The NIST Frequency Measurement and Analysis Service (FMAS) makes it easy to measure and calibrate any quartz, rubidium, cesium, or hydrogen maser frequency standard. The service can measure any frequency from 1 Hz to 120 MHz in 1 Hz increments. This means you can measure standard output frequencies like 5 and 10 MHz, telecommunication frequencies like 1.544, 2.048, and 51.84 MHz, and even 1 Hz timing pulses. As many as five devices can be measured and calibrated at once, even if all five have different output frequencies. And since the FMAS uses Global Positioning System (GPS) signals as its reference frequency, it will work anywhere on earth. All measurements are made automatically, and are traceable to the International System (SI) of units through UTC(NIST) at an uncertainty of 2 x 10-13 per day. The service is listed in the BIPM's key comparison database.
Subscribers to the NIST service receive a complete frequency measurement system which includes everything needed to make precision frequency measurements that are traceable to NIST. An easy-to-read instruction manual makes installation a snap. Once the system is installed, it's easy to get started. Simply plug in the frequency standards you want to measure, and connect the system to a dedicated phone line. Up to five frequency standards can be measured and calibrated at once. The phone line allows NIST personnel to call your system, verify and analyze your data, and quickly troubleshoot any problems that may occur. If any part of the system fails, NIST quickly replaces it using an overnight delivery service.
The system uses GPS signals as a reference frequency. The GPS signals provide traceability to NIST, since the same GPS signals received by subscribers are received at NIST and compared to the national frequency standard. The GPS receiver is software controlled and requires no operator attention. Your only requirement is to mount a small antenna in a location which has a clear view of the sky.
The measurement system blends commercially-available equipment with hardware and software developed at NIST. Measurements are made using a time interval counter with a single shot resolution of less than 30 picoseconds. The software completely automates the measurement process. It presents the measurement data in a clear, easy-to-understand format.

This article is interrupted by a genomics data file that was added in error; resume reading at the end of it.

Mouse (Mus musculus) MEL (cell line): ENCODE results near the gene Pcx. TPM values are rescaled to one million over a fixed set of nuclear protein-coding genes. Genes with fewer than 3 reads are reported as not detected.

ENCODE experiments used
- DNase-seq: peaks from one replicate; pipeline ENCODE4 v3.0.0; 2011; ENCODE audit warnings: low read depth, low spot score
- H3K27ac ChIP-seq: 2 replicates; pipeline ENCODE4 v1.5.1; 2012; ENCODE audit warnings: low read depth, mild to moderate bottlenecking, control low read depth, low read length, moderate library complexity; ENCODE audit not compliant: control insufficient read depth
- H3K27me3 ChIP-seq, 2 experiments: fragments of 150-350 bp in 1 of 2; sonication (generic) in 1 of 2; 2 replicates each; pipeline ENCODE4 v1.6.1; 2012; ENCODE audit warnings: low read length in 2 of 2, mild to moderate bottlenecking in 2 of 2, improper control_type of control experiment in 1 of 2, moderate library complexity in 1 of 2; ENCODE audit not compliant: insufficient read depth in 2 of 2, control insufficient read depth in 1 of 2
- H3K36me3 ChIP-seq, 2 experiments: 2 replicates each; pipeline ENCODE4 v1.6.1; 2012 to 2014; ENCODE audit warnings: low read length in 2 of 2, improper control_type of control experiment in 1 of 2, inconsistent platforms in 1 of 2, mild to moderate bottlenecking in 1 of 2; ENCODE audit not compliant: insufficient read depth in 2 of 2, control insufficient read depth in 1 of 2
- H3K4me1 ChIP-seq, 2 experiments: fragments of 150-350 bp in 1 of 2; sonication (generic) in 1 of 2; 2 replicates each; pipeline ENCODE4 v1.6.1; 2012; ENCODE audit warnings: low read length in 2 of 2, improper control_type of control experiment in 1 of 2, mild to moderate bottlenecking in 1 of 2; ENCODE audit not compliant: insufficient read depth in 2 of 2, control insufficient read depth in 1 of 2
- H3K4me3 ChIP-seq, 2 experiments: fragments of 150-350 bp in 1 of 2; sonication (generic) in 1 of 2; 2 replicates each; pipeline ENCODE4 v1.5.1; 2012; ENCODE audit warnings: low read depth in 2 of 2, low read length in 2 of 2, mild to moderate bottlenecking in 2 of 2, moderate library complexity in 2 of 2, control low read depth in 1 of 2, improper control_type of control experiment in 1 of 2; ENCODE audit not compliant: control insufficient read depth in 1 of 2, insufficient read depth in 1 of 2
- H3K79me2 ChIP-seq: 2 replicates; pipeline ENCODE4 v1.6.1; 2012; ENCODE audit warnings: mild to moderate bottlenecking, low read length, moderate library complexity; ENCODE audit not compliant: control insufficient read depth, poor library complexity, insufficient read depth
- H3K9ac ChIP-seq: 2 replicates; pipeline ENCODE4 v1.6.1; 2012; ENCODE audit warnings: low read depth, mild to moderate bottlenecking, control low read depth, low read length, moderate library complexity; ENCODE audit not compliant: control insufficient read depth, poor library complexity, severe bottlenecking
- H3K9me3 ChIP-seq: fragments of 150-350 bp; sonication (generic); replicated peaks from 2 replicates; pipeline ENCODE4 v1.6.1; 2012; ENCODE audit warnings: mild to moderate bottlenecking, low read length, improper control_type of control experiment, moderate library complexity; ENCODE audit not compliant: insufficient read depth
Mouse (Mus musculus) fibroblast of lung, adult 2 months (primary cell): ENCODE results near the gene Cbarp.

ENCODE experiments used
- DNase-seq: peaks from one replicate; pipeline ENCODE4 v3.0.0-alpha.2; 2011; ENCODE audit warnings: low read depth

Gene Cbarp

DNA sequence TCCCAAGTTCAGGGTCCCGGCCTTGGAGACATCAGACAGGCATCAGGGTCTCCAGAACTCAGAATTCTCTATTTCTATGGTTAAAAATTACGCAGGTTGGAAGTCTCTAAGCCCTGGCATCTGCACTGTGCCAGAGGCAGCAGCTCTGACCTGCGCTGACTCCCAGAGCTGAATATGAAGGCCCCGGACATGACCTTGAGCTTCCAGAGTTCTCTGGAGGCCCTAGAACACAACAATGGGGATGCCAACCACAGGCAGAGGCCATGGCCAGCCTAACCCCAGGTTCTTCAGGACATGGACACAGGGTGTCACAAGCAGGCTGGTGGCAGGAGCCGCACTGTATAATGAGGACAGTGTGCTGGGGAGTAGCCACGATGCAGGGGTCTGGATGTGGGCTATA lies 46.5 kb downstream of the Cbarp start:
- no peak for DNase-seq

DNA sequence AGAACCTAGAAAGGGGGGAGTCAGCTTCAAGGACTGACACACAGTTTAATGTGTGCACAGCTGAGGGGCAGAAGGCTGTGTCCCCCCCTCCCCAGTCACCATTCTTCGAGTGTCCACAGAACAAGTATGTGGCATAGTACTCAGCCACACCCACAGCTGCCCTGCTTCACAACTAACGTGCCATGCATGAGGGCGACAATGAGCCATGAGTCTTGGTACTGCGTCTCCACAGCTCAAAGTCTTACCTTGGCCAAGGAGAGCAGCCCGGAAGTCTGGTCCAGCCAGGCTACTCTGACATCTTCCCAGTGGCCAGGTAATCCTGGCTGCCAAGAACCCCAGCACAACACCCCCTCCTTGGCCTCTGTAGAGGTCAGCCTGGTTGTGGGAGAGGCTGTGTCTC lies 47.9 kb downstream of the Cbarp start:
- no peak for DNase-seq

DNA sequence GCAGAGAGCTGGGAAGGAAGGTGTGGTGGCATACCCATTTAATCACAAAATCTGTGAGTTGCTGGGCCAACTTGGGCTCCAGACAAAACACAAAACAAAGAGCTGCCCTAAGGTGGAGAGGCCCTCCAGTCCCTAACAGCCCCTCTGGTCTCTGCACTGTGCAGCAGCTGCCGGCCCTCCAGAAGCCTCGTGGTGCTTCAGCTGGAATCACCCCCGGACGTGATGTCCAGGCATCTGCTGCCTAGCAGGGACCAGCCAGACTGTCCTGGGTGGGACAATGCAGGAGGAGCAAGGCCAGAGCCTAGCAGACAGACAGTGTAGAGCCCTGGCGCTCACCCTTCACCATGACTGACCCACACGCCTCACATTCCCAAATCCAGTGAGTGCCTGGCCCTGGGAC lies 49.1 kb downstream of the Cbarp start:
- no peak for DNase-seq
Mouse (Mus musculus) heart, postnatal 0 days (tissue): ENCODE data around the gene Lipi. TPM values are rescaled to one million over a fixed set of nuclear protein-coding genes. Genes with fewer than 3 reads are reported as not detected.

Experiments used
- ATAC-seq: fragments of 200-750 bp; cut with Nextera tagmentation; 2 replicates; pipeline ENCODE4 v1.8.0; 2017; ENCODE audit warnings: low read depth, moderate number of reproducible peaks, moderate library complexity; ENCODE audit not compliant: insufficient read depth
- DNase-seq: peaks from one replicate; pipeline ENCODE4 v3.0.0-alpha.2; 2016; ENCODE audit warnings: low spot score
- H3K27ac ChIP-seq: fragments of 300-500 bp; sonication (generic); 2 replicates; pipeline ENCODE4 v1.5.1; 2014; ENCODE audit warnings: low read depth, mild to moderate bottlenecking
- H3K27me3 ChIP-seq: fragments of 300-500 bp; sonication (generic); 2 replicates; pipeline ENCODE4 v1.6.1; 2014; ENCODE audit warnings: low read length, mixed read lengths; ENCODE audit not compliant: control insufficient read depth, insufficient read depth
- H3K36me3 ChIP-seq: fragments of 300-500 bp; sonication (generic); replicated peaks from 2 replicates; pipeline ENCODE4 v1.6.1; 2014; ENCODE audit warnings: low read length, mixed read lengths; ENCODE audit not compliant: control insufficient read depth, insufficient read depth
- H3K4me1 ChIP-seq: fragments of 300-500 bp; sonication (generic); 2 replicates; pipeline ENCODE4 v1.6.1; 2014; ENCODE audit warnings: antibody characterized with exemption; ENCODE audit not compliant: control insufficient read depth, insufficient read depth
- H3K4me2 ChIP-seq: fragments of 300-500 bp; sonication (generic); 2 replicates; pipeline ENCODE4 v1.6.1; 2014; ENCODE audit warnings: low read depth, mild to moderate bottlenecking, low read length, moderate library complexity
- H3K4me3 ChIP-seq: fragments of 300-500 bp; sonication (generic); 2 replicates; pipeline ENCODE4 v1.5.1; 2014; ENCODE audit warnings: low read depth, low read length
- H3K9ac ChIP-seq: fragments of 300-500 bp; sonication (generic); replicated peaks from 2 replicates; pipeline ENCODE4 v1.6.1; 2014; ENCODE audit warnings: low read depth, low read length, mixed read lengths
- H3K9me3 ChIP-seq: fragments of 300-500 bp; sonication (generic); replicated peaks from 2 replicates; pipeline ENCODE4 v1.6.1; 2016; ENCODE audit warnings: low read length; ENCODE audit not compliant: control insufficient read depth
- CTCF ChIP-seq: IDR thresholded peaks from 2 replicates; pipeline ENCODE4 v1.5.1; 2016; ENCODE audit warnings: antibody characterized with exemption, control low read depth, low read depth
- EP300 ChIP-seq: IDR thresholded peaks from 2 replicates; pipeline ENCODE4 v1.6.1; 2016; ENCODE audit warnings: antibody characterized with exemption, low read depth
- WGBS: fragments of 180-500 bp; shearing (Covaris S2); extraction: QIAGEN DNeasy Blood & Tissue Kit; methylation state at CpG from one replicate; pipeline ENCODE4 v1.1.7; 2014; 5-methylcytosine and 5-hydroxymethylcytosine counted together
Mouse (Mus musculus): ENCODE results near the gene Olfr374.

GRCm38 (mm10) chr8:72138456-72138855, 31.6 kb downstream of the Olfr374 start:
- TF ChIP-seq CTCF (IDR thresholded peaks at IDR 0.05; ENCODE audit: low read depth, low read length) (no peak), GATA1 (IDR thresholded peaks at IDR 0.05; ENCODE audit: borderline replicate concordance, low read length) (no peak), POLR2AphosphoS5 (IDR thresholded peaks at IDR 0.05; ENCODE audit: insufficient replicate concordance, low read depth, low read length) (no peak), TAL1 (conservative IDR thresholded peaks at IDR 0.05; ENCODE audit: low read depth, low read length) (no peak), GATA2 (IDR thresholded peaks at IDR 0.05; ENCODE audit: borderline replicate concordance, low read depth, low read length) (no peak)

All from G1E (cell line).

While measurements are being made, a full-color bar graph displays the performance of each frequency standard over the last 24 hours. This bar graph is updated every hour. It lets you see at a glance how well each standard is performing. Every 24 hours (at a time that you select) the system prints a full-page graph of each standard's performance. The graph documents the calibration in case questions arise in the future. You can also print a statistical summary of the data, or a listing of the data in tabular form.
The software allows you to graph the performance of a frequency standard over periods ranging from 2 seconds to 150 days. An array of powerful graphing features let you display the data in a variety of fashions: you can increase or decrease the scale of the y-axis, or "zoom in" on sections of the graph to show as much detail as possible. Plus, a powerful FILTER feature is included that automatically removes outliers and phase steps if you choose to do so.
All data recorded by the system is stored on a solid state disk. At any time, you can retrieve and graph past data recorded by the system. This gives you a permanent history of all frequency calibrations made by your laboratory.
NIST regularly checks each system by modem to insure proper operation. NIST verifies the data from each system, and mails each subscriber a monthly calibration report that certifies that their primary frequency standard is traceable to NIST. The calibration report includes a graph of the primary standard's performance, and a statement of measurement uncertainty.
NIST assesses the quality of the FMAS every five years, and a documented quality system for the service is maintained in compliance with the ISO 17025 standard. The service complies with the requirements of NVLAP (National Voluntary Laboratory Accreditation Program), and FMAS subscribers who seek accreditation in the frequency calibration field can reduce or eliminate the proficiency testing and on-site assessment fees charged by NVLAP. In addition, the FMAS is internationally recognized by the Bureau International des Poids et Mesures (BIPM) and is included in their Key Comparison Database (KCDB).
The FMAS is a welcome addition to any laboratory that performs frequency calibrations. The service provides a complete solution to all frequency measurement and calibration problems.
Lead Organizational Unit:pml
NIST Time and Frequency Division
For more information about the NIST Frequency Measurement and Analysis Service, see the following PDF files: